Why Small Payments Won’t Save Publishers « Clay Shirky
The internet really is a revolution for the media ecology, and the changes it is forcing on existing models are large. What matters at newspapers and magazines isn’t publishing, it’s reporting. ...ja uskottava rahoituspohja, mutta se on eri stoori.
"Unfortunately for the optimists, micropayments — small payments made by readers for individual articles or other pieces of a la carte content — won’t work for online journalism. "
Clay Shirky tells us why micropayments for news will not work.Forget Micropayments -- Here's a Far Better Idea for Monetizing Content
"The user must be given the option of whether to pay for a Web site's content (by financially supporting the site), or read it for free. I'm betting this one will be a tough pill to swallow for many industry executives with traditional media mindsets, but it's critical because it fits the culture, indeed the nature, of the Internet. Traditional micropayment schemes for online news content -- "pay up or go elsewhere" -- fight it, and thus are doomed to fail, in my view." Okei, en ehtinyt lukemaan tätä kunnolla enkä oikein ymmärtänyt, että mistä ne rahat tulevat. Mutta luen paremmalla ajalla...
Many people in the newspaper industry are already in full-fledged panic mode, and one of the recent responses has been a wave of calls to resurrect an online publishing business model that has not yet worked: micropayments.
Forget Micropayments -- Here's a Far Better Idea for Monetizing Content While Time magazine and others claim the answer lies in asking readers to pay in small increments, that model will only hasten newspapers' death spiral. Instead, consider what may prove to be the solution: a California start-up called Kachingle.
While Time magazine and others claim the answer lies in asking readers to pay in small increments, that model will only hasten newspapers' death spiral. Instead, consider what may prove to be the solution: a California start-up called Kachingle.Poynter Online - Romenesko
For a while I have been thinking about a way to take some of the contrarian thinking that made me try The American Lawyer and Court TV way-back-when and apply it to a new business model to save the New York Times and journalism itself. There are two reasons why, beyond my love for the profession: First, about eight years ago my wife and I endowed The Yale Journalism Initiative. The program is intended to get better people to go into journalism, train them, give them a leg-up credential without establishing a "journalism" major, and then find them careers. It now features seminars, workshops, supported internships, and even a full time career counselor. I also teach one of the seminars. (Plus Floyd Abrams, Adam Liptak and I now also teach at Yale Law.) The implicit and now-traditional part of the deal is that if you do all this and become a Yale Journalism Scholar, I will also get you a job...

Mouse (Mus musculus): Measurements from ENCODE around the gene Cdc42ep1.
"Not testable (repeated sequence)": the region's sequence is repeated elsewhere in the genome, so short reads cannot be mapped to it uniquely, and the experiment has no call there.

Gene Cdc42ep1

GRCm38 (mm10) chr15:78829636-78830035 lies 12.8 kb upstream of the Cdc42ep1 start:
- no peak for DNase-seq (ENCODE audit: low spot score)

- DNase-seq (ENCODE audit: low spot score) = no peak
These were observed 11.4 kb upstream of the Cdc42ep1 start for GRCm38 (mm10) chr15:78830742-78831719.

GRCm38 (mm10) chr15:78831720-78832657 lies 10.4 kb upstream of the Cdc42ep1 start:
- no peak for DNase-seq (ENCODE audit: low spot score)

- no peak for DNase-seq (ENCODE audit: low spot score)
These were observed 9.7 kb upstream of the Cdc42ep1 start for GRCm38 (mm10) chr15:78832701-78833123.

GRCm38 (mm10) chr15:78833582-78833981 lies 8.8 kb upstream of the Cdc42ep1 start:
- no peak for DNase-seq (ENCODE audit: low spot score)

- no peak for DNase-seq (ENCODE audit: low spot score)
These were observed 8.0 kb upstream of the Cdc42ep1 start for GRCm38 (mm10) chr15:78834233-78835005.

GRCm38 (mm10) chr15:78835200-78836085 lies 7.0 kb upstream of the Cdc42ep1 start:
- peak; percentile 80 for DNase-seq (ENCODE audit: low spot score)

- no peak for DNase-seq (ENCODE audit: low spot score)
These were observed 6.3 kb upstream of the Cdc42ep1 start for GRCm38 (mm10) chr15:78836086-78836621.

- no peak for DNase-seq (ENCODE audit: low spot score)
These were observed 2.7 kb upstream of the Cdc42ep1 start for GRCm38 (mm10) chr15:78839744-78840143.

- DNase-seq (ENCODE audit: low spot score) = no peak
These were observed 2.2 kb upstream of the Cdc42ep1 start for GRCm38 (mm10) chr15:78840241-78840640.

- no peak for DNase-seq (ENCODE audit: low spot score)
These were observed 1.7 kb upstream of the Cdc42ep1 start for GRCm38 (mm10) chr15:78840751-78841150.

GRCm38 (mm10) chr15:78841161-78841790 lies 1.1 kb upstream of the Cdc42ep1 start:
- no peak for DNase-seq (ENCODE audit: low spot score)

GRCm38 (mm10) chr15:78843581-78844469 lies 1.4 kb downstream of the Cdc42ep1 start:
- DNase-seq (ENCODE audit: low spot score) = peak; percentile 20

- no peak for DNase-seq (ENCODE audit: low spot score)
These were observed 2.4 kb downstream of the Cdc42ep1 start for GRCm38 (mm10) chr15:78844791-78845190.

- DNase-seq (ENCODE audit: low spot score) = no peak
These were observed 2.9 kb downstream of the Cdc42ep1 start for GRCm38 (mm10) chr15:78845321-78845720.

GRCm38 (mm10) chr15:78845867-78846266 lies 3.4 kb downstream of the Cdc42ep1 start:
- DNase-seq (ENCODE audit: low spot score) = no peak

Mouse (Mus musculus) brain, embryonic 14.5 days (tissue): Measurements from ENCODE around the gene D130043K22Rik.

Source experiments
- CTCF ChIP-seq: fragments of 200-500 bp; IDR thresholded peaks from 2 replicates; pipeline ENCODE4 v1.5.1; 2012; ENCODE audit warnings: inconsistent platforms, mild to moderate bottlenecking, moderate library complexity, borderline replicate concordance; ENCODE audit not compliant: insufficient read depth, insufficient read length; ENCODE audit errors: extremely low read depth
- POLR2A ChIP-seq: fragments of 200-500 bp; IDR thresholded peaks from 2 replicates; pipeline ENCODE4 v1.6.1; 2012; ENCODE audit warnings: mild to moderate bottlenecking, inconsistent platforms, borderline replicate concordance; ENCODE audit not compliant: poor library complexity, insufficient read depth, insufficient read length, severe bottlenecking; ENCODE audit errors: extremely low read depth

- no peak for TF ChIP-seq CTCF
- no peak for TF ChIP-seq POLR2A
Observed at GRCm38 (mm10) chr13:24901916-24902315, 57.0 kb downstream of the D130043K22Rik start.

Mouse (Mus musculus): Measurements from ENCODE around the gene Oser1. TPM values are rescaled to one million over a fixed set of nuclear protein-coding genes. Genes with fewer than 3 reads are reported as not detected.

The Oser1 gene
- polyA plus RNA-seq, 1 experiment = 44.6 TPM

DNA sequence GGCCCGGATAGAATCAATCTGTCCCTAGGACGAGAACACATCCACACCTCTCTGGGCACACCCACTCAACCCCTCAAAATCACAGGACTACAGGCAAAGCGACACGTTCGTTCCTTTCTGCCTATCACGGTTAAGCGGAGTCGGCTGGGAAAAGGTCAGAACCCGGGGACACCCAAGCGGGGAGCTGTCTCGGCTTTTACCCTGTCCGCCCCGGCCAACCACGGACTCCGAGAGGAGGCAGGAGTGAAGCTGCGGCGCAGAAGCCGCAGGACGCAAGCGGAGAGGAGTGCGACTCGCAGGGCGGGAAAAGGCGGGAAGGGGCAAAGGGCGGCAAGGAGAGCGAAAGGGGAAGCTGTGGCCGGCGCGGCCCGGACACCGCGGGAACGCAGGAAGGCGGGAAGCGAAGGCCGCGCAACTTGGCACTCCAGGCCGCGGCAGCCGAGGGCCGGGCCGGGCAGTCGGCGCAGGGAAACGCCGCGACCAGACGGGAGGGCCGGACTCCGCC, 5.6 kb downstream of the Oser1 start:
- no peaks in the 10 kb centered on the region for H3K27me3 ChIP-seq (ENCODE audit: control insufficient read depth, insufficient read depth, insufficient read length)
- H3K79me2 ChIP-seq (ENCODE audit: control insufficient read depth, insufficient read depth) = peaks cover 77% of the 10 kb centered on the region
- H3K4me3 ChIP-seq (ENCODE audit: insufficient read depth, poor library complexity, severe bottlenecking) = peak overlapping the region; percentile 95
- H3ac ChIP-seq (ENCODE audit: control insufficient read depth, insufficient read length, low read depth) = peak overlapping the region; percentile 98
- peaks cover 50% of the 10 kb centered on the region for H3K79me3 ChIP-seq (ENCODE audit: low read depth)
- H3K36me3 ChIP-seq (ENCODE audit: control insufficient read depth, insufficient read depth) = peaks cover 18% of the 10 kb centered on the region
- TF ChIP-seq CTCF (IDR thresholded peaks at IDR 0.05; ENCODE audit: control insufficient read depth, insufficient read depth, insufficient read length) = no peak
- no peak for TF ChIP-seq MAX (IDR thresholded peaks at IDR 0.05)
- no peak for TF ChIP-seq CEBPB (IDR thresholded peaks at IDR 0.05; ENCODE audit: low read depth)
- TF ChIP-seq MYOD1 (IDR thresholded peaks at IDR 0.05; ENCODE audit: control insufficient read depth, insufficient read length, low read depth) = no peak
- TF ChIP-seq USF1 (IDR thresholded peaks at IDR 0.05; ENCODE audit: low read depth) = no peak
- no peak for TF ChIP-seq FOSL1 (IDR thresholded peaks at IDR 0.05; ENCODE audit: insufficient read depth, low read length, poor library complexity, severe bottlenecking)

Steven Brill's plan to save the NYTimes. interesting, if not Brill-iant.
Brill's secret plan to save the New York Times and journalism itself
Miten lehdistö säilyy elinkelpoisena?Rough Type: Nicholas Carr's Blog: The writing is on the paywall
Excellent article on the future of newspapers. Good explanations on why micropayments will not work. Excerpts: To put it another way, the geographical constraints on the distribution of printed news required the fragmentation of production capacity, with large groups of reporters and editors being stationed in myriad local outlets. When the geographical constraints went away, thanks to the Net and the near-zero cost of distributing digital goods anywhere in the world, all that fragmented (and redundant) capacity suddenly merged together into (in effect) a single production pool serving (in effect) a single market...But we'll probably also end up with a supply of good reporting and solid news, and we'll probably pay for it.
Annotated link http://www.diigo.com/bookmark/http%3A%2F%2Fwww.roughtype.com%2Farchives%2F2009%2F02%2Fmisreading_news.php
Nicholas Carr/Rough Type, Feb. 10, 2009. Why micropayments won't work, but controlling supply online and charging for it might.What Would Micropayments Do for Journalism? A Freakonomics Quorum - Freakonomics Blog - NYTimes.com
The notion of micropayments — a pay-per-click/download web model — is hardly a new one. But as a business model it hasn’t exactly caught fire, or even generated more than an occasional spark. Lately, however, the journalism community has become obsessed with the idea. This is what happens when an existing business model begins to collapse: alternative models are desperately invented, debated, attempted, rejected, etc.
'This is what happens when an existing business model begins to collapse: alternative models are desperately invented, debated, attempted, rejected, etc.'BOKU Home – Pay by Mobile – Easy, Safe Mobile Payments for merchants and publishers
Pay by entering your phone number instead of credit card number
Micropayments provider - Pay by mobileGoogle developing a micropayment platform and pitching newspapers: “‘Open’ need not mean free” » Nieman Journalism Lab
Google's new ecommerce / micropayments platform. Must read. keep for ref.
Zach Seward at Nieman Journalism Lab looks at Google's proposal to use its Checkout system to manage micropayments for news content. Annotated link http://www.diigo.com/bookmark/http%3A%2F%2Fwww.niemanlab.org%2F2009%2F09%2Fgoogle-developing-a-micropayment-platform-and-pitching-newspapers-open-need-not-mean-freeiPhone, MySpace, Facebook Race To Micropayments In 2009
Application platforms, broadly defined, are here to stay. Facebook's platform, first launched in 2007, now has tens of thousands of applications. MySpace, which ...